In his acclaimed 2009 exposé entitled “Inside Britain’s Israel Lobby”, Britain’s Channel 4 journalist Peter Oborne reported that some British MPs were too scared to comment on camera about the power of what one Tory MP labeled “the biggest lobby in Westminster”.[viii]

Another frontbench MP asked Oborne to remove the batteries from his mobile phone in case they were being bugged (presumably by Mossad). One could imagine, or at least hope, that Ed Miliband would be in a freer position than most fear-struck non-Jewish politicians to posit criticism of Israel.

I’m not a betting man and if I were I would not put much money on Ed Miliband being egregiously different to any of the other disempowered politicians who preside over largely impotent and discredited parliaments.

Nevertheless when compared with the likes of Jason Kenney, Stephen Harper in Canada and previously Tony Blair and Gordon Brown in Britain, Ed Miliband seems to be by far the most uniquely positioned of the leaders of the mainstream political parties in the Imperialist Block to defy the dictates of Israel.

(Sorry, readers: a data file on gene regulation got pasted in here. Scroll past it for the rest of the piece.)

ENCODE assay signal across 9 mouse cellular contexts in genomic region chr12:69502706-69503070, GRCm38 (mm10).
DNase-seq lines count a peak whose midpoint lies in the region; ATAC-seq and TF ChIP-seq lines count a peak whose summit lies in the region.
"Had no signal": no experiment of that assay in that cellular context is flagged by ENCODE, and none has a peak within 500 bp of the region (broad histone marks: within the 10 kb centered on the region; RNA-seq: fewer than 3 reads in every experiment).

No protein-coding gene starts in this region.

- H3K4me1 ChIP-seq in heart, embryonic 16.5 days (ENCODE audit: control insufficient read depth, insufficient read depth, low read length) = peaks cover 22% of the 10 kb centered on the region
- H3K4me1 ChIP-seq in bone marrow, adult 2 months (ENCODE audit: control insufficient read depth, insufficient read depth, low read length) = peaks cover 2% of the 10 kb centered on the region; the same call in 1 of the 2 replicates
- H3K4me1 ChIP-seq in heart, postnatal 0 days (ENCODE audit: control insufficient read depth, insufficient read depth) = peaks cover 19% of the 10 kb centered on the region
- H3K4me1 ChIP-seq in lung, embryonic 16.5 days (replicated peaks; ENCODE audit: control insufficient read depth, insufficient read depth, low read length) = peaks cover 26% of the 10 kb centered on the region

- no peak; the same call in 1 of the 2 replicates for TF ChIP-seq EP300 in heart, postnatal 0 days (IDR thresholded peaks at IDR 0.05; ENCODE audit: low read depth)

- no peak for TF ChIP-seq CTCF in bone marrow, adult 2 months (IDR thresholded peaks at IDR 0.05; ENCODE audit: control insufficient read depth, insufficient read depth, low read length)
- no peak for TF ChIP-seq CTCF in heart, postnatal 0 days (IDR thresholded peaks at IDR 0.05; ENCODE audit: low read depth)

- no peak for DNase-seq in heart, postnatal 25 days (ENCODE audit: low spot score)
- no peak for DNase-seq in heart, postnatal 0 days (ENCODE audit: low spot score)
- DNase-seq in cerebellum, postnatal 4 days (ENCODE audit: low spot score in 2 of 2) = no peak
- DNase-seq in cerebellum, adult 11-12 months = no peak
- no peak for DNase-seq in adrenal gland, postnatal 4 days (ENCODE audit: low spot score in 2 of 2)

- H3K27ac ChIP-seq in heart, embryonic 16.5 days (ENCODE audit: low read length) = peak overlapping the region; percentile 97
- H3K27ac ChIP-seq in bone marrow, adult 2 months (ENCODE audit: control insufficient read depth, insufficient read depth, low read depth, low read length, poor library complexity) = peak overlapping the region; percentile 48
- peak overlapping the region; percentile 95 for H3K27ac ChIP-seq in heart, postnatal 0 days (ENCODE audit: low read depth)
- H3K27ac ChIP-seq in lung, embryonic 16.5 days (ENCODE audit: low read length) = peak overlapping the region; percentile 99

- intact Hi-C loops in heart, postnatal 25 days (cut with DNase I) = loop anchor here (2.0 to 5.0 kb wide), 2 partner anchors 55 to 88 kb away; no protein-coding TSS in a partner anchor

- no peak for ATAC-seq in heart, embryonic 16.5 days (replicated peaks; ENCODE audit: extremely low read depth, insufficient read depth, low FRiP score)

[i] Marcus Dysch, “Ed Miliband’s Mum Marion Kozak on Israel,” The Jewish Chronicle, September 28, 2010:

[ii] Ralph Miliband’s most influential book Parliamentary Socialism: A Study in the Politics of Labour (1972) accurately predicted that the Labour Party and parliament would fail to emancipate the working class and achieve socialism, in effect predicting the metamorphosis of the Labour Party into New Labour.

[iii] Jonathan Derbyshire, “The NS Profile: Ralph Miliband,” The New Statesman, August 30, 2010:

[iv] Martin Bright, “Israel friends change tack and relaunch,” The Jewish Chronicle, January 13, 2010.

[v] Anshell Pfeffer, “Ed Miliband prefers to avoid Israel,” Haaretz, September 27, 2010.

[vi] Mehdi Hasan, “Ed Miliband’s Anti-War Credentials,” The New Statesman, September 15, 2010:

[vii] James Petras, War Crimes in Gaza and the Zionist Fifth Column in America,(Atlanta: Clear Day Books, 2010), 79.

[viii] “Inside Britain’s Israel Lobby”, accessed January 16, 2010: